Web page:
Many legal observers have said the trademark-infringement case is a thinly veiled personal attack against Riley. The bulk of the filing casts Riley’s past and motives in a negative light, saying he has inflated various titles, accomplishments and responsibilities.

“Riley has perpetrated one of the most successful business credential frauds ever committed upon the inventor and entrepreneur community,” the lawsuit states.

“The Dozier firm has made a variety of wild claims and I have denied them,” Riley wrote Inventors Digest. “There is no reason that you cannot with a bit of searching find the true answers to most of his claims. A fair report would say that. Beyond that, the burden is on the Dozier firm to prove the truth of what it alleged.”

Use of a trademark to criticize, he added, is by law fair use.

Paul Levy, an attorney with the nonprofit Public Citizen Litigation Group, is representing Riley. Levy has represented InventorEd previously against an invention-submission company.

Levy called the trademark-infringement claims “ludicrous,” and declined to discuss the personal attacks contained in the lawsuit.

Founded in 1993 and incorporated in 1999 as a nonprofit, InventorEd.org collected $226,370 in gross receipts for the tax year 2007, almost all of it reported through direct public support, according to the most recent federal tax filing.

David Pressman is a San Francisco-based patent attorney, author of Patent It Yourself, a long-time friend of Riley’s and vice president of InventorEd.org.

“Insofar as I know,” he wrote Inventors Digest, “InventorEd uses its donations to help inventors in various ways, including paying general overhead (and) outsourcing tasks to consultants in areas where they do not have volunteers or staff who can do the work.”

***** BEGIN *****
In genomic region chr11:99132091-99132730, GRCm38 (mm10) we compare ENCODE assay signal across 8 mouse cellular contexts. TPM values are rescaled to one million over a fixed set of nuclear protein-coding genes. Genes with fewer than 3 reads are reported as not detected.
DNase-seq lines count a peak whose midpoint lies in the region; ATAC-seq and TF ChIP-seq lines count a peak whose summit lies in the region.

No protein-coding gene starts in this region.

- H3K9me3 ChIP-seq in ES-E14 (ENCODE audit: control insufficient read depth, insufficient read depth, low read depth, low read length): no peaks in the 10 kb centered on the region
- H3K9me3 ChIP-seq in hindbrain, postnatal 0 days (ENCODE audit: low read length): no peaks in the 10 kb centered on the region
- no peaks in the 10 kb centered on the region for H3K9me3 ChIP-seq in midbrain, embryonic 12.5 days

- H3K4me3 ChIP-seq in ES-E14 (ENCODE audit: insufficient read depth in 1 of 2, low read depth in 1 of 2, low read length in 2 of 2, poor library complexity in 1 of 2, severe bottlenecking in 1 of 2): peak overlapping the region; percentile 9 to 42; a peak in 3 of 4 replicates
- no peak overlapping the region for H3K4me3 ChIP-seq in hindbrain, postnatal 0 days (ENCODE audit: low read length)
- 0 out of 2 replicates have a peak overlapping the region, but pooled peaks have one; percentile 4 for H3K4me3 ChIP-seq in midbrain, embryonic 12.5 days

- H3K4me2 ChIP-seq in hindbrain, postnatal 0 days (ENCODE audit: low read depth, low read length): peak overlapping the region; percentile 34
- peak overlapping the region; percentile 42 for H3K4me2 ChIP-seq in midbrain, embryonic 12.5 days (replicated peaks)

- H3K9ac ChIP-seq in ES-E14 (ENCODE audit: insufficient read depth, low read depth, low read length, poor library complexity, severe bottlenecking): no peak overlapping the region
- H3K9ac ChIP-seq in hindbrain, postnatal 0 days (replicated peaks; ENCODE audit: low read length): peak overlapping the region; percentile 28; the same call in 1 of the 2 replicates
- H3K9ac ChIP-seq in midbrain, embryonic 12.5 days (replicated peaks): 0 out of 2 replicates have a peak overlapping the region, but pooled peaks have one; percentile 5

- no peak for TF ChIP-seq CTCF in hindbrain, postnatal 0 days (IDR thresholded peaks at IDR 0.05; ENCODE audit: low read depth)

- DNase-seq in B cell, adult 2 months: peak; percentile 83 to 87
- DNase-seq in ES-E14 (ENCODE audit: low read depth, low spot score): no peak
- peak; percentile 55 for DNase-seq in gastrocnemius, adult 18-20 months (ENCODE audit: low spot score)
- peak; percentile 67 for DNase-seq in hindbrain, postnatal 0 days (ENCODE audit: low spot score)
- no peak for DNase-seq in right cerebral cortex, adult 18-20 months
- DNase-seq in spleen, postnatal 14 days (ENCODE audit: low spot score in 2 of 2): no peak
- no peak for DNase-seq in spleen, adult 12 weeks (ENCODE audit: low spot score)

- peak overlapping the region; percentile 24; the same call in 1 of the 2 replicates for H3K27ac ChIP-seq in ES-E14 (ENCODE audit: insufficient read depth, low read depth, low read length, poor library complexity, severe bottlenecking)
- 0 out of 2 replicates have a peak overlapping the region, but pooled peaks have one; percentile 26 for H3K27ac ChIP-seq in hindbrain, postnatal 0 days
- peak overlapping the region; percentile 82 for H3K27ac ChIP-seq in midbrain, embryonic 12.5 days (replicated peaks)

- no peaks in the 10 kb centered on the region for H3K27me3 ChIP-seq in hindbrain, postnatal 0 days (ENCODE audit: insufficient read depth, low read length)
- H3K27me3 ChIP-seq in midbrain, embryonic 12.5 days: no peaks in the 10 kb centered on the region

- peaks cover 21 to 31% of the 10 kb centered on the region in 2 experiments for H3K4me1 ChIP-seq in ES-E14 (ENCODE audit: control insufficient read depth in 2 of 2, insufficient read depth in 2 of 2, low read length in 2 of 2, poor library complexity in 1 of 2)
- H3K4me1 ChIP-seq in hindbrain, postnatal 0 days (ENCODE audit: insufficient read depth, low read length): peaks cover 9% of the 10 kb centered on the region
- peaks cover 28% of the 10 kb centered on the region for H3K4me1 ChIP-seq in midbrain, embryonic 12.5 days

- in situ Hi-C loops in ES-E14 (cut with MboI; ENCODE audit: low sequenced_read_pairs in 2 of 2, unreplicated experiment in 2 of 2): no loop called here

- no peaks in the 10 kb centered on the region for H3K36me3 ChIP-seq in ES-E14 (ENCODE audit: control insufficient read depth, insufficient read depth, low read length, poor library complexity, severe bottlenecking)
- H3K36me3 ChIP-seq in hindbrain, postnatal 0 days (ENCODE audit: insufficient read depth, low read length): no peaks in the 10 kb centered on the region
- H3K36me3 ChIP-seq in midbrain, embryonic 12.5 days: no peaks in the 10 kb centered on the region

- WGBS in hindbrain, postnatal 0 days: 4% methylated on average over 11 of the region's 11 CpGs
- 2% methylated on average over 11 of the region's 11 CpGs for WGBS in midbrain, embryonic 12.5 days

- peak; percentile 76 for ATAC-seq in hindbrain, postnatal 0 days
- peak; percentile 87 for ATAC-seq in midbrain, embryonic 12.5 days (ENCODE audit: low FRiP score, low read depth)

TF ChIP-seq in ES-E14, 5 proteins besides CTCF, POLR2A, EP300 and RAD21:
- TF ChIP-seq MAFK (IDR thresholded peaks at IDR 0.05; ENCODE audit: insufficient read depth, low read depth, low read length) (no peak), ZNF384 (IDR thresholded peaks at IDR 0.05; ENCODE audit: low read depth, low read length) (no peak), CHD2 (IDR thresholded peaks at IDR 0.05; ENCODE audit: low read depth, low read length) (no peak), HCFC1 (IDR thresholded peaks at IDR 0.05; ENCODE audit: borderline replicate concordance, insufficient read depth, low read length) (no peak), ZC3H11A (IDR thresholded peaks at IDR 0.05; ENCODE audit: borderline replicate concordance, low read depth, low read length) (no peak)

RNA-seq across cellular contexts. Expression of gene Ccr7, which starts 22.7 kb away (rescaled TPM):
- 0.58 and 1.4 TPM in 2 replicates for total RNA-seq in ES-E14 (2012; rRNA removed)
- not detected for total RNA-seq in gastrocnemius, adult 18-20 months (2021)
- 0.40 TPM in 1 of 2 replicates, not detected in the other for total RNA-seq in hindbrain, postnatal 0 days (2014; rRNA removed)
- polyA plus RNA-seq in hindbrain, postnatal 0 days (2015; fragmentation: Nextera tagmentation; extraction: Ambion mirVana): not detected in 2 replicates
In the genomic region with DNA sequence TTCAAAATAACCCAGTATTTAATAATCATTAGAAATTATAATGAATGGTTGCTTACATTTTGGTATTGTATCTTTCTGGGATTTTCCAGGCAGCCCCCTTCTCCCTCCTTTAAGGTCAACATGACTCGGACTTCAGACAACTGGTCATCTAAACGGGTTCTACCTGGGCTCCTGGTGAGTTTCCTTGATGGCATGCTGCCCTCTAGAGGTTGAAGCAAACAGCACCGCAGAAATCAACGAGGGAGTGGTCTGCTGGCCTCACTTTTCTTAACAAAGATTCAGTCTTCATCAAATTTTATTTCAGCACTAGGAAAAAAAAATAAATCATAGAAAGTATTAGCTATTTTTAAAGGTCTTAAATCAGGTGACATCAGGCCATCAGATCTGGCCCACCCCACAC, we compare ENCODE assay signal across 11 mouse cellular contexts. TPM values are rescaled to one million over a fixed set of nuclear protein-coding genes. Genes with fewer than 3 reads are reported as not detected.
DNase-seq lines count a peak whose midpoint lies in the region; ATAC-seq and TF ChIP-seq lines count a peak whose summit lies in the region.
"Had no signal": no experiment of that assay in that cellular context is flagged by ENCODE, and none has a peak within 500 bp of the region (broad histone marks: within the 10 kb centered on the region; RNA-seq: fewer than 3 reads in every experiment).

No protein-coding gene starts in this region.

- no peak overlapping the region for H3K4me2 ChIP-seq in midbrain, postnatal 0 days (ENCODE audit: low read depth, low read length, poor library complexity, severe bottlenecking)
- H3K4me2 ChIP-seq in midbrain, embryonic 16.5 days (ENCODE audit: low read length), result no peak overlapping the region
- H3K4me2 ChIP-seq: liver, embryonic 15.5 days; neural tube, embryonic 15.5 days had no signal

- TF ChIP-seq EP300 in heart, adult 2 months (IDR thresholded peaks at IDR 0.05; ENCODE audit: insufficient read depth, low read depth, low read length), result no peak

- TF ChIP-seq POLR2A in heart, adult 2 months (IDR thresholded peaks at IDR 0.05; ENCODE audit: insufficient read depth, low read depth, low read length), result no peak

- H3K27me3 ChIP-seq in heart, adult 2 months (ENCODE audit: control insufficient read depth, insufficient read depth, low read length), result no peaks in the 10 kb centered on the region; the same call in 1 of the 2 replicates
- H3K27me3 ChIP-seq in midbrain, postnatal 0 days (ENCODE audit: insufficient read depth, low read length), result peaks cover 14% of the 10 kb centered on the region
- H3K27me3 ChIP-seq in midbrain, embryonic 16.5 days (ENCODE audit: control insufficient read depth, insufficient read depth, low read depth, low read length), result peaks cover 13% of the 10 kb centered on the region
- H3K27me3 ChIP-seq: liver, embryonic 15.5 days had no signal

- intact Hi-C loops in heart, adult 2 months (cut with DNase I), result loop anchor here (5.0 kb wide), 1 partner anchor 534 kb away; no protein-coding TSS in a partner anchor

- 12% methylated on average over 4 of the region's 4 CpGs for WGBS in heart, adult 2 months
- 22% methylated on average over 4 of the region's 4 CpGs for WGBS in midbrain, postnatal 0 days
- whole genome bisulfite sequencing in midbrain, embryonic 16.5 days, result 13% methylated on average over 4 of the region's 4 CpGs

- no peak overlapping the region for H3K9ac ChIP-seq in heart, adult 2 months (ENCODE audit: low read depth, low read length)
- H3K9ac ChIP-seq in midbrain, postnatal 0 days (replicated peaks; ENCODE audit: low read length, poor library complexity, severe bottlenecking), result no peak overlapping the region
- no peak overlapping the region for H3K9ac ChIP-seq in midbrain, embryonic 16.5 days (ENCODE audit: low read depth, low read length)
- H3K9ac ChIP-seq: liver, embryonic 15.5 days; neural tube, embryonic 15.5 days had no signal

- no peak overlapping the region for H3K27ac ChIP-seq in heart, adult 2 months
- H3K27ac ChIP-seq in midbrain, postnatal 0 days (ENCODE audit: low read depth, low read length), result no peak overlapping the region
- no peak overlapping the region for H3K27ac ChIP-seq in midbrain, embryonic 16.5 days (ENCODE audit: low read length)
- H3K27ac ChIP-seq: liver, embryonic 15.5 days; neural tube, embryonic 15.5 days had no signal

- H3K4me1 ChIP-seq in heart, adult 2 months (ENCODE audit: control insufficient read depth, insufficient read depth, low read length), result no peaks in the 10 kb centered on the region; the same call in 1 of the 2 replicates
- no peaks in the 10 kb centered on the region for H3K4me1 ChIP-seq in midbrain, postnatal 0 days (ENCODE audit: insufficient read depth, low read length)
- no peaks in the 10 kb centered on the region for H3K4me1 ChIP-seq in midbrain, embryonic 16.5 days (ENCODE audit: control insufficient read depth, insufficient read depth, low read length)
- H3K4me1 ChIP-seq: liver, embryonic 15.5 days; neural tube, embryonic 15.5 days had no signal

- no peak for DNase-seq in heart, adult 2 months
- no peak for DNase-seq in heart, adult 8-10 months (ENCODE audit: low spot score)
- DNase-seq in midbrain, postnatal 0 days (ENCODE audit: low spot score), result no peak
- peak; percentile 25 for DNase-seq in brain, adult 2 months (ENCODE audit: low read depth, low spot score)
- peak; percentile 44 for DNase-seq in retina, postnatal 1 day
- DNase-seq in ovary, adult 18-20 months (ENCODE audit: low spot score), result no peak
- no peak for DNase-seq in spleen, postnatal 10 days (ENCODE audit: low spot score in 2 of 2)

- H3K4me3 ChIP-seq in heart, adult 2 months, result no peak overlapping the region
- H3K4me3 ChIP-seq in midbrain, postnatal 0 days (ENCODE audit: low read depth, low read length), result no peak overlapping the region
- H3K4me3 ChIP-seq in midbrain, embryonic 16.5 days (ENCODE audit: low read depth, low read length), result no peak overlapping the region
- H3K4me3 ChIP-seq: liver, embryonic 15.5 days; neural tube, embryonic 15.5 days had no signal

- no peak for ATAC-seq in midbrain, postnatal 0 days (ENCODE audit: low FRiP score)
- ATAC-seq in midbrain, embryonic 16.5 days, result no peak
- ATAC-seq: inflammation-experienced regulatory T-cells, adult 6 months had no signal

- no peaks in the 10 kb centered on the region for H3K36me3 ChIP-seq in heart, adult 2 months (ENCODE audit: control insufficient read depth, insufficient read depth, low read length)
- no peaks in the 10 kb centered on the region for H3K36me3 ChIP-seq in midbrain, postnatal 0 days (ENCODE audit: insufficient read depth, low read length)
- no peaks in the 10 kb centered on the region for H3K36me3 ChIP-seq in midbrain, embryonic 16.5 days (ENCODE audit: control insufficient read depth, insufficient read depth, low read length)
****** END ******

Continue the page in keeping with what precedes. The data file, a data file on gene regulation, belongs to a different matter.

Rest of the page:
Donation funds pay for accounting, public relations and legal work as well as to update lists of inventor groups and inventors and compile lists of incubators and service providers, he said.

Donations also “are used to develop alliances with other groups, such as organized labor, venture capitalists, business associations, governmental agencies such as the SBA, the FTC, and others who may be in a position to help inventors achieve their goals,” Pressman said.

“InventorEd,” he added, “does not charge and never has charged for services.”

The lawsuit has generated intense debate on various Web sites. More than 80 comments appeared on TechDirt, a forum for technology, intellectual property and other issues. Supporters say Riley is an altruistic friend of inventors, even if he sometimes plays loose with the facts.

Critics – and there is no shortage of them on the TechDirt forum – call him a cyberbully.

TechDirt founder Mike Masnick summed up the feeling of many on his blog.

“So, here we have a lawyer who has repeatedly tried to silence critics with questionable use of copyright law, suing a patent system defender who throws around insults and lies like they’re going out of fashion,” Masnick wrote. “These two were made for each other.”

Inventors Digest